Those unable to get a job often turn to trading to make money, buying vegetables or betel nuts from the surrounding villages and peddling them in town, or purchasing packets of cigarettes and on-selling them as singles. But others resort to crime.
The central business area, with its cluster of contemporary buildings, is full of people from the squatter settlements, most of the women sitting behind small piles of produce, most of the men standing around aimlessly.
Despite their presence the atmosphere wasn't hostile and I felt quite comfortable wandering round.
Having heard horror stories about the threat of the rascals in PNG, and Port Moresby in particular, I asked several locals about safety.
The general response was summed up by Steven: "Tourists are okay if they have a guide and ask advice about where to go. Mostly it is okay but there are places you should not go, especially at night."
Hideo Kamioka, who owns PNG Explorers International, says he can recall only one instance of a tourist travelling with his company getting into trouble.
"This man wanted to go for a walk at night and I told him, `No, this is not a safe area.' But he went for a walk anyway. Well, he is not a child, I cannot put him on a lead. And he met a man with a knife and had to give him 20 kina [about $10]."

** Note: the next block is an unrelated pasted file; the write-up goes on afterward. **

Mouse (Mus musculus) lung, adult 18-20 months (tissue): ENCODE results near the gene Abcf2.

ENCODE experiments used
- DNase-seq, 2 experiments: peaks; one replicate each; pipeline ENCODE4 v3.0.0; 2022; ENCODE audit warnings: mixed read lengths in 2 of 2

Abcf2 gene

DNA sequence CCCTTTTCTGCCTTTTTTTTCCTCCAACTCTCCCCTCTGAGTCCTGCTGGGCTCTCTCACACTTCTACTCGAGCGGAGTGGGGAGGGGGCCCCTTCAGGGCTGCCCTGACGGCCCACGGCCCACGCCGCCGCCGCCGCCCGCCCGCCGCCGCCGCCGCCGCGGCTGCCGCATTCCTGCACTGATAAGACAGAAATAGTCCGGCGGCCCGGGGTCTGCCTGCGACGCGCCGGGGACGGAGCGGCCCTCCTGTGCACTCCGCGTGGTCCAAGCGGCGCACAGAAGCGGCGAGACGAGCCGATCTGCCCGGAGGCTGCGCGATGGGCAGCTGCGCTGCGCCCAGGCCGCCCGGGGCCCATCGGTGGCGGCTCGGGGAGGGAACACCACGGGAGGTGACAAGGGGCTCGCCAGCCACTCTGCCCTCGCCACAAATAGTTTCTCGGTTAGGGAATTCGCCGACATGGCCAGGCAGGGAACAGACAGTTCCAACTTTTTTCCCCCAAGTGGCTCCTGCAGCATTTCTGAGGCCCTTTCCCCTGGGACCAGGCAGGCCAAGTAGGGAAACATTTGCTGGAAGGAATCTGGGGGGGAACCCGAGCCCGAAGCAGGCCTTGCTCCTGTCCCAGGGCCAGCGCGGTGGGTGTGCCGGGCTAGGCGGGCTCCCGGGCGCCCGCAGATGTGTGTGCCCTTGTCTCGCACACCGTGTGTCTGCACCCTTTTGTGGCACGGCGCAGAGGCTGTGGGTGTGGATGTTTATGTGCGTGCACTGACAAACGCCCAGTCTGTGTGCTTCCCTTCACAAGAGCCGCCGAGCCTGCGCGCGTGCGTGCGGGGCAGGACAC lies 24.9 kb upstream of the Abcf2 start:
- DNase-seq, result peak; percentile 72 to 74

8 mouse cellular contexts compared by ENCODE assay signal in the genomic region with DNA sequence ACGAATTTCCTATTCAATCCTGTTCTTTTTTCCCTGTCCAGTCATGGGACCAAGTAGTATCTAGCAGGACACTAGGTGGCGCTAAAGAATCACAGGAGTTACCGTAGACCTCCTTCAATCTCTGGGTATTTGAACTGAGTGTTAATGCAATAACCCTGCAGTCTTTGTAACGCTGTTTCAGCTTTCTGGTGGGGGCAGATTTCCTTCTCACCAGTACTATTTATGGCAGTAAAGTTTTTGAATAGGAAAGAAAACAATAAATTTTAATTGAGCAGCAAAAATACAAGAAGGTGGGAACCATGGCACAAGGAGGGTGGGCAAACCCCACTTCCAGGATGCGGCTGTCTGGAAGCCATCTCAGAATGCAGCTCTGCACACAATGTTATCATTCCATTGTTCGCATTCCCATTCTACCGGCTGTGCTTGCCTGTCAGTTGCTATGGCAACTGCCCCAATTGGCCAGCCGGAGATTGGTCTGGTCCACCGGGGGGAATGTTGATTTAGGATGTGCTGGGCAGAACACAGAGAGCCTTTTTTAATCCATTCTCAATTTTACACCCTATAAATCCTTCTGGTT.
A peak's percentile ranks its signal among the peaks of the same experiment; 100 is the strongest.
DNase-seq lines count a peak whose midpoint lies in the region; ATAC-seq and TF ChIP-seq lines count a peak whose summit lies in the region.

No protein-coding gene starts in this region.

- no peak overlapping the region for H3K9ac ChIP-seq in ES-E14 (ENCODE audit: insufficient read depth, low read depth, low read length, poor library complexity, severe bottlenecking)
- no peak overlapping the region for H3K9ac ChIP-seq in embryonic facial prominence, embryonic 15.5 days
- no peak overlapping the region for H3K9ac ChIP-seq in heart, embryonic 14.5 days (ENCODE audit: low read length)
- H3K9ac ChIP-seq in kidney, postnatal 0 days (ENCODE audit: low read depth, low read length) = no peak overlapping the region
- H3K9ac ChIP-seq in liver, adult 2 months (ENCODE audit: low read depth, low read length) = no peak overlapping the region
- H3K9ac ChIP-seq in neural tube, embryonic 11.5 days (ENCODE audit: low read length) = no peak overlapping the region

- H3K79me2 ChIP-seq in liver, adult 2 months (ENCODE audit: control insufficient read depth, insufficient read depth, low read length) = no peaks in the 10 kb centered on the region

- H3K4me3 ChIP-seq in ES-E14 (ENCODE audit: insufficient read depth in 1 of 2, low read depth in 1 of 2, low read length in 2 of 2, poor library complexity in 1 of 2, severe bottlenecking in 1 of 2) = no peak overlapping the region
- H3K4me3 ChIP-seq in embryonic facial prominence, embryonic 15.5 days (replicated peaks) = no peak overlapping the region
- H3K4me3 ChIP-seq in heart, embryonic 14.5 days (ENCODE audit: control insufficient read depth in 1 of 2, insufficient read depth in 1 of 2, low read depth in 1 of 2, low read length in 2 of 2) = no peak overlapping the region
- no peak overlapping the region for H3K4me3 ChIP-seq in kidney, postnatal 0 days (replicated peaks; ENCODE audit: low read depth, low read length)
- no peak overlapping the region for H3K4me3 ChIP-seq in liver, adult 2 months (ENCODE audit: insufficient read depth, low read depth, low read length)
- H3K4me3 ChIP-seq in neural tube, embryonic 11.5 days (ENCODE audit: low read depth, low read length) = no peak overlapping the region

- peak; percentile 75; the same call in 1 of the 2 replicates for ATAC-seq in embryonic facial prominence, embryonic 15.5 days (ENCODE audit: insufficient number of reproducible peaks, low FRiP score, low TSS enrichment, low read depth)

As muggings go that sounds fairly mild, but it's obvious the authorities don't want the fledgling tourist industry ruined by a nasty incident and there are security precautions everywhere. Hotels and lodges have barbed-wire fences, barred windows and entrances manned by security guards.
And I couldn't help noticing as I strolled through Port Moresby's delightful Botanical Gardens - the highlight is the orchid house displaying many of the 3000 species of orchid found in PNG - that a security guard shadowed me the whole way round.
Air New Zealand is the only airline offering non-stop flights from Auckland to Cairns (four times a week). Air New Zealand also offers several non-stop flights a day from Auckland, Wellington and Christchurch to Brisbane. See www.airnewzealand.co.nz.
Air Niugini has daily flights from Brisbane and Cairns to Port Moresby. Air Niugini also has regular flights from Port Moresby to Highland towns like Tari and Mt Hagen. See www.airniugini.com.pg.
WHAT TO DO
PNG Explorers International offers a range of tours around PNG, including a day tour of Port Moresby. See www.pngexplorers.com for details.
For general information on Papua New Guinea see www.pngtourism.org.pg.
* Jim Eagles visited Port Moresby as guest of Air New Zealand, Air Niugini, the Tourist Promotion Authority of Papua New Guinea and PNG Explorers International.